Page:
On Monday the National Archives officially declassified the full and unredacted Pentagon Papers, the classified study of the Vietnam War leaked four decades ago. In 1971, defense analyst Daniel Ellsberg leaked the documents to The New York Times by taking them volume by volume from his office and painstakingly copying them.
According to The Associated Press:
The 7,000-page report was the WikiLeaks disclosure of its time, a sensational breach of government confidentiality that shook Richard Nixon’s presidency and prompted a Supreme Court fight that advanced press freedom. Prepared near the end of Lyndon Johnson’s term by Defense Department and private foreign policy analysts, the report was leaked primarily by one of them, Daniel Ellsberg, in a brash act of defiance that stands as one of the most dramatic episodes of whistleblowing in U.S. history.
Though some portions were blotted out, most of what is contained in the reports has been available for years.
Read the full Pentagon Papers from the National Archives’ website.
The New York Times has provided a navigator pointing to audio archives and a timeline of the Pentagon Papers.
To learn more about Daniel Ellsberg, PBS’ POV has posted its documentary, “The Most Dangerous Man in America: Daniel Ellsberg and the Pentagon Papers,” here. Frontline examines the battles surrounding the release of the Pentagon Papers.
We’ll have more about what the release means on Monday’s NewsHour broadcast.
(Photo by Hulton Archive/Getty Images)
Leon Panetta, director of the Central Intelligence Agency and Defense Secretary Robert Gates’ likely successor, is on Capitol Hill Thursday to answer questions before the Senate Armed Services Committee. Panetta has received support from both sides of the aisle and is all but assured confirmation, but faces questions over the future of a Defense Department managing operations in Afghanistan, Iraq and Libya and in light of budget constraints across the government.
The New York Times’ The Caucus blog is liveblogging updates throughout the hearings.
Panetta said he supports “the commitment of the president to try to take action to reduce the deficit,” but did not directly support a proposed $400 billion in defense cuts over the coming decade. President Obama has asked for long-term cuts in the Pentagon’s budget on top of the $78 billion already introduced by Secretary Gates. Panetta said the U.S. didn’t need to “choose between strong fiscal discipline and strong national defense.”
Panetta said the death of Osama bin Laden, the “spiritual leader of al-Qaida,” impacted their operations but that the network remains dangerous and we “have to pay attention to these nodes that are developing” in places like Yemen and North Africa.
He also said the U.S. needs to work on building a “relationship of trust with Pakistanis” because “it is in the interest of both countries” because both nations are threatened by the existence of terrorist groups. Panetta described the U.S.-Pakistan alliance as among the “most critical and yet one of the most complicated and frustrating relationships” the U.S. has.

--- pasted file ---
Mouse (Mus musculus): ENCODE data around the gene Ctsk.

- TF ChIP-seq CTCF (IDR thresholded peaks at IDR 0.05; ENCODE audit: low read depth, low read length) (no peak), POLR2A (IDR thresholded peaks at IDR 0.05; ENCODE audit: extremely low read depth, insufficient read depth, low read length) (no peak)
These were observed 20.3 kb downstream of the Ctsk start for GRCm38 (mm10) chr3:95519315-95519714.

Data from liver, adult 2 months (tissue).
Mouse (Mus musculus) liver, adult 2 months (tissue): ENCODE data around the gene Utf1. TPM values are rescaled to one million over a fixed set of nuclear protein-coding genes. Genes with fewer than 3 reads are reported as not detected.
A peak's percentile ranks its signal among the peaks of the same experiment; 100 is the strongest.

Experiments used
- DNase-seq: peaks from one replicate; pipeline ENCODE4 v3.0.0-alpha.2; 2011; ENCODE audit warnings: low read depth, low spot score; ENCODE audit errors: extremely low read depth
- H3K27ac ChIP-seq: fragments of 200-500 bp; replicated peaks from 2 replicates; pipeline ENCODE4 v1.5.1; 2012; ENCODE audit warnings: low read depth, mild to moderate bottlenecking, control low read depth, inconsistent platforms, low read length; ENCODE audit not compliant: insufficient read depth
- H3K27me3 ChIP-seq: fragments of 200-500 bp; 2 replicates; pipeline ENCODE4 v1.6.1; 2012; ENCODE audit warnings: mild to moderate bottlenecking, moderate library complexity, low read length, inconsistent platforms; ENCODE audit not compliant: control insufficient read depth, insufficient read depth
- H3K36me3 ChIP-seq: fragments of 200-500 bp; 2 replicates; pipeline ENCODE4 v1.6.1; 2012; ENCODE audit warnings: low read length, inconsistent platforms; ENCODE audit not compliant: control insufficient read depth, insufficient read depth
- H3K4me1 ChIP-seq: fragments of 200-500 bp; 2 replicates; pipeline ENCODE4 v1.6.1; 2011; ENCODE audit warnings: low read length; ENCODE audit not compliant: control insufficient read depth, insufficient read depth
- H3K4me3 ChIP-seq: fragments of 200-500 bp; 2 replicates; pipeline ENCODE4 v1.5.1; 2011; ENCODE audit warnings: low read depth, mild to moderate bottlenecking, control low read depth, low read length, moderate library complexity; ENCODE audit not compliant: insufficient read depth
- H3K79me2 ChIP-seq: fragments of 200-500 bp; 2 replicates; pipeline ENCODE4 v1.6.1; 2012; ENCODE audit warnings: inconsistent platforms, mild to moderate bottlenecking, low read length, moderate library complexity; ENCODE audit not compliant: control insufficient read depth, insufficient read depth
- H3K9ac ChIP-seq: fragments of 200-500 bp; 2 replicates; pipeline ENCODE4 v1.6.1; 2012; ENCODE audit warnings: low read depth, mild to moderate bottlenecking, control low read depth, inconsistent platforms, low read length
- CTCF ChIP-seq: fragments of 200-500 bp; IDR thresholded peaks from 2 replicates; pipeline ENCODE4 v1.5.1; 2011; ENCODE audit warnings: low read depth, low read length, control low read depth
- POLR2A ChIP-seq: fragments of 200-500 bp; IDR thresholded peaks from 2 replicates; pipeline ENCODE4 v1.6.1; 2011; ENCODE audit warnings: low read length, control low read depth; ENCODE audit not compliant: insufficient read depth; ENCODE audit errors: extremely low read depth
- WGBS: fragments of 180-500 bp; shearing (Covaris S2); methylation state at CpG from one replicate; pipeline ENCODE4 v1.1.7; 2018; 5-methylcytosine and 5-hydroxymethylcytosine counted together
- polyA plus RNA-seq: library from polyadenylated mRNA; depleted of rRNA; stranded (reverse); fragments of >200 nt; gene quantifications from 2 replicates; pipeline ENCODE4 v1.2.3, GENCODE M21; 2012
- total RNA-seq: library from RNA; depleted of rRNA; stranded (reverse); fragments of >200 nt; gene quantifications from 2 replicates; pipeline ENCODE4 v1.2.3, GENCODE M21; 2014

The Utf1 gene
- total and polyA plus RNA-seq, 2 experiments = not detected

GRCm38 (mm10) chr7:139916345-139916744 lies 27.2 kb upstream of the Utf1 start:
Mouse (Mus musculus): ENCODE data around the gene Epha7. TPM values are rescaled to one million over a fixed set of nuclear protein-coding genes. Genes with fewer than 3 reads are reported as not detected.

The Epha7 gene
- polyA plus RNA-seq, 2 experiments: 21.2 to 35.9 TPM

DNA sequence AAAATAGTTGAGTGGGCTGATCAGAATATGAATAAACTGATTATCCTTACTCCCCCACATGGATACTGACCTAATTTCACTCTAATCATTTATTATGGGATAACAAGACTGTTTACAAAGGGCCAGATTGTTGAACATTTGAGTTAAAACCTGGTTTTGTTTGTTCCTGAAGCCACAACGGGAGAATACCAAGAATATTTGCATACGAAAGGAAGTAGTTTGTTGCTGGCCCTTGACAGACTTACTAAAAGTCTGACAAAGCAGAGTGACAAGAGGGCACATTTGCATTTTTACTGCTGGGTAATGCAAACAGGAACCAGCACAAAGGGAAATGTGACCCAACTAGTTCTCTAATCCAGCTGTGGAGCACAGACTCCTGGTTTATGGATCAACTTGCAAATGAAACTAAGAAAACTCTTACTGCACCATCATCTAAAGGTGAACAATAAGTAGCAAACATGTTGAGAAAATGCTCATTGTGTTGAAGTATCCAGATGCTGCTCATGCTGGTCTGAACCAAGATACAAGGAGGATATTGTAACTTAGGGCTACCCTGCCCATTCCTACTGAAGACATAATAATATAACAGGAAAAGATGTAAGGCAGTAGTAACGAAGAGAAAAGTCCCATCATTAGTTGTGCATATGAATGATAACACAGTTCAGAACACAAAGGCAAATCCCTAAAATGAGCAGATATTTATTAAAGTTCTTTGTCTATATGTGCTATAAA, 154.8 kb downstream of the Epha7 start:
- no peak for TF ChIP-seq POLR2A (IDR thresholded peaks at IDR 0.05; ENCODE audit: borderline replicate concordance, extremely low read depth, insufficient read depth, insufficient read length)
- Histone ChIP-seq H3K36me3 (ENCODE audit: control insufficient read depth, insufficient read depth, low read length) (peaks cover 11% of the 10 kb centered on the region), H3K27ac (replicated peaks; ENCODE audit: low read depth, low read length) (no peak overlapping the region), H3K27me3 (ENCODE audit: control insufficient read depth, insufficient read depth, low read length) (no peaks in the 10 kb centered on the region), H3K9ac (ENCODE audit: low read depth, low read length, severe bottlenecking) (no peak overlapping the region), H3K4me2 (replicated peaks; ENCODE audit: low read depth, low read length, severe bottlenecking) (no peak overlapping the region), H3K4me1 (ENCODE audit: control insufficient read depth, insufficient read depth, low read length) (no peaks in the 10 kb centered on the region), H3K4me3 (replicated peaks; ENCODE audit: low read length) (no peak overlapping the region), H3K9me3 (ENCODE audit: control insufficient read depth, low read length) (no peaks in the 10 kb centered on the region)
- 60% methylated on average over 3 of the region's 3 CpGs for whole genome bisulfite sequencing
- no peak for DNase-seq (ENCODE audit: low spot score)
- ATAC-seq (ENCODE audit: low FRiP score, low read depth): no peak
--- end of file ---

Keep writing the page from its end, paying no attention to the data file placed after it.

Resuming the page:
Answering a question from Sen. Lindsay Graham, R-S.C., about the worst-case outcomes for Afghanistan, Panetta said “We not only create another safe haven for al-Qaida and their militant allies, but the world becomes a much more threatened place because of that loss, particularly in that region.”
Addressing concerns about sustainability, Panetta said Afghanistan’s government needs to begin raising the revenue it would need to cover its own expenses.
With regard to U.S.-supported NATO air strikes on Moammar Gadhafi’s regime in Libya and a possible post-Gadhafi political plan, Panetta said “we have a lot more work to do in order to ensure that if Gadhafi does step down, Libya will be a stable country,” but said he felt confident leaders could emerge from the current opposition coalition.
By News Desk
At least 41 people were killed early Wednesday in Yemen’s capital Sanaa in the latest round of clashes between the government forces of President Ali Abdullah Saleh and tribal fighters.
According to the Associated Press, street fighting broke out overnight:
Fighting raged until 5 a.m., and witnesses said Presidential Guard units shelled the headquarters of an army brigade responsible for guarding sensitive government institutions. Army officers who have defected to the opposition say the government suspected the brigade commander was about to join forces with the movement to oust Saleh.
In recent days, supporters of Sheik Sadeq al-Ahmar, a powerful tribal leader who has sided with protesters against Saleh, have clashed with army units. In retaliation, President Saleh has blocked electricity and water supplies in the neighborhood where al-Ahmar resides.
On Tuesday’s NewsHour, Margaret Warner spoke to Barbara Bodine, former U.S. ambassador to Yemen, and Benard Haykel of Princeton University, about the breakdown of the cease-fire and what’s next for Saleh.
Space Shuttle Endeavour Completes Final Mission
Space Shuttle Endeavour made its final landing at the Kennedy Space Center in Florida after a two-week mission to the International Space Station. NASA plans to phase out its space shuttle program this summer, sending Atlantis on its final mission in July.
"It’s sad to see her land for the last time, but she really has a great legacy," said Commander Mark Kelly, whose wife, Arizona Rep. Gabrielle Giffords, is still recovering from being shot in January but was allowed by doctors to travel to Florida to attend the launch.
The NewsHour put your questions before the Endeavour’s crew in a live interview from the International Space Station.